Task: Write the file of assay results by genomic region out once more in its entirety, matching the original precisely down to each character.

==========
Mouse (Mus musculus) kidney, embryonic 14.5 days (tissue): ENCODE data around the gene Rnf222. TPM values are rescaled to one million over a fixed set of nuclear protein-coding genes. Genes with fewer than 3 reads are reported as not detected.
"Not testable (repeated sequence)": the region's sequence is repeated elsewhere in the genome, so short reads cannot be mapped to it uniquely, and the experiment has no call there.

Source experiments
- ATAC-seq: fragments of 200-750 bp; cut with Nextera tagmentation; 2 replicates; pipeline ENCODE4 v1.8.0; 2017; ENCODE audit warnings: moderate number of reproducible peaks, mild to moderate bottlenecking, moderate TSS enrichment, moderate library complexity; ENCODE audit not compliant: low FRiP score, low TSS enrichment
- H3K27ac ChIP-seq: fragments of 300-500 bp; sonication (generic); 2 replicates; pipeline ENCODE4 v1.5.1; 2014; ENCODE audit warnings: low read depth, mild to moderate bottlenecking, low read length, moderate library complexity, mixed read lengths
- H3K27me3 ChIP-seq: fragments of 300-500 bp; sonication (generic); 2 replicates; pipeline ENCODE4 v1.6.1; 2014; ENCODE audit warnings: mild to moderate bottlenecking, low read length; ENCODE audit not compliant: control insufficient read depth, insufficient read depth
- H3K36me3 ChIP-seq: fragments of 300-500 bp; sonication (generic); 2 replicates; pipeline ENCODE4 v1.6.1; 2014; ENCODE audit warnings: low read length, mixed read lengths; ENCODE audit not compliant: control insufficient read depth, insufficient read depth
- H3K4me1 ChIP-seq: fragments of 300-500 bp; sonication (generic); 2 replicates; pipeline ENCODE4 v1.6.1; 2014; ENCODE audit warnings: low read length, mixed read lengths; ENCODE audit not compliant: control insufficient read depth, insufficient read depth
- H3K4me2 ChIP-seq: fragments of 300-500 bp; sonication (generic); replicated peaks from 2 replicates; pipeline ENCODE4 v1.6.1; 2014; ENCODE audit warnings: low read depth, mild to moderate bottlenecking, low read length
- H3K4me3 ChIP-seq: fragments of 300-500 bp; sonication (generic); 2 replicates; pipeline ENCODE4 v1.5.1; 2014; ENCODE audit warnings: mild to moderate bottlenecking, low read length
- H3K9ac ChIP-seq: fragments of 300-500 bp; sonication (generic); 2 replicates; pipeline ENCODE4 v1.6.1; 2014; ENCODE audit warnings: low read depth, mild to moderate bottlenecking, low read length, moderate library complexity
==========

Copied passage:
Mouse (Mus musculus) kidney, embryonic 14.5 days (tissue): ENCODE data around the gene Rnf222. TPM values are rescaled to one million over a fixed set of nuclear protein-coding genes. Genes with fewer than 3 reads are reported as not detected.
"Not testable (repeated sequence)": the region's sequence is repeated elsewhere in the genome, so short reads cannot be mapped to it uniquely, and the experiment has no call there.

Source experiments
- ATAC-seq: fragments of 200-750 bp; cut with Nextera tagmentation; 2 replicates; pipeline ENCODE4 v1.8.0; 2017; ENCODE audit warnings: moderate number of reproducible peaks, mild to moderate bottlenecking, moderate TSS enrichment, moderate library complexity; ENCODE audit not compliant: low FRiP score, low TSS enrichment
- H3K27ac ChIP-seq: fragments of 300-500 bp; sonication (generic); 2 replicates; pipeline ENCODE4 v1.5.1; 2014; ENCODE audit warnings: low read depth, mild to moderate bottlenecking, low read length, moderate library complexity, mixed read lengths
- H3K27me3 ChIP-seq: fragments of 300-500 bp; sonication (generic); 2 replicates; pipeline ENCODE4 v1.6.1; 2014; ENCODE audit warnings: mild to moderate bottlenecking, low read length; ENCODE audit not compliant: control insufficient read depth, insufficient read depth
- H3K36me3 ChIP-seq: fragments of 300-500 bp; sonication (generic); 2 replicates; pipeline ENCODE4 v1.6.1; 2014; ENCODE audit warnings: low read length, mixed read lengths; ENCODE audit not compliant: control insufficient read depth, insufficient read depth
- H3K4me1 ChIP-seq: fragments of 300-500 bp; sonication (generic); 2 replicates; pipeline ENCODE4 v1.6.1; 2014; ENCODE audit warnings: low read length, mixed read lengths; ENCODE audit not compliant: control insufficient read depth, insufficient read depth
- H3K4me2 ChIP-seq: fragments of 300-500 bp; sonication (generic); replicated peaks from 2 replicates; pipeline ENCODE4 v1.6.1; 2014; ENCODE audit warnings: low read depth, mild to moderate bottlenecking, low read length
- H3K4me3 ChIP-seq: fragments of 300-500 bp; sonication (generic); 2 replicates; pipeline ENCODE4 v1.5.1; 2014; ENCODE audit warnings: mild to moderate bottlenecking, low read length
- H3K9ac ChIP-seq: fragments of 300-500 bp; sonication (generic); 2 replicates; pipeline ENCODE4 v1.6.1; 2014; ENCODE audit warnings: low read depth, mild to moderate bottlenecking, low read length, moderate library complexity